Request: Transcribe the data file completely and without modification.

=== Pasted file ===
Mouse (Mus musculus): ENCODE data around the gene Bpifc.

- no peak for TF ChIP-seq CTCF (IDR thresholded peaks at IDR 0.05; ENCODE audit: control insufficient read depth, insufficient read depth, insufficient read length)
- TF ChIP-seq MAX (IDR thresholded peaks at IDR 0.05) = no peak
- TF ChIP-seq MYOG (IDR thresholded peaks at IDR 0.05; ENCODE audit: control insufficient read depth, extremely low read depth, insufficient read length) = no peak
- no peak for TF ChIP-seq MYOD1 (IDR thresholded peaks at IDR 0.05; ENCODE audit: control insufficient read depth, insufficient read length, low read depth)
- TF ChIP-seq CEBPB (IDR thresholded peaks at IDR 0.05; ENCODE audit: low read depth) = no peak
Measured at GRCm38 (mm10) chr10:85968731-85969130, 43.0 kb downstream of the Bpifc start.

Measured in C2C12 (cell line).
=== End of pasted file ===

Mouse (Mus musculus): ENCODE data around the gene Bpifc.

- no peak for TF ChIP-seq CTCF (IDR thresholded peaks at IDR 0.05; ENCODE audit: control insufficient read depth, insufficient read depth, insufficient read length)
- TF ChIP-seq MAX (IDR thresholded peaks at IDR 0.05) = no peak
- TF ChIP-seq MYOG (IDR thresholded peaks at IDR 0.05; ENCODE audit: control insufficient read depth, extremely low read depth, insufficient read length) = no peak
- no peak for TF ChIP-seq MYOD1 (IDR thresholded peaks at IDR 0.05; ENCODE audit: control insufficient read depth, insufficient read length, low read depth)
- TF ChIP-seq CEBPB (IDR thresholded peaks at IDR 0.05; ENCODE audit: low read depth) = no peak
Measured at GRCm38 (mm10) chr10:85968731-85969130, 43.0 kb downstream of the Bpifc start.

Measured in C2C12 (cell line).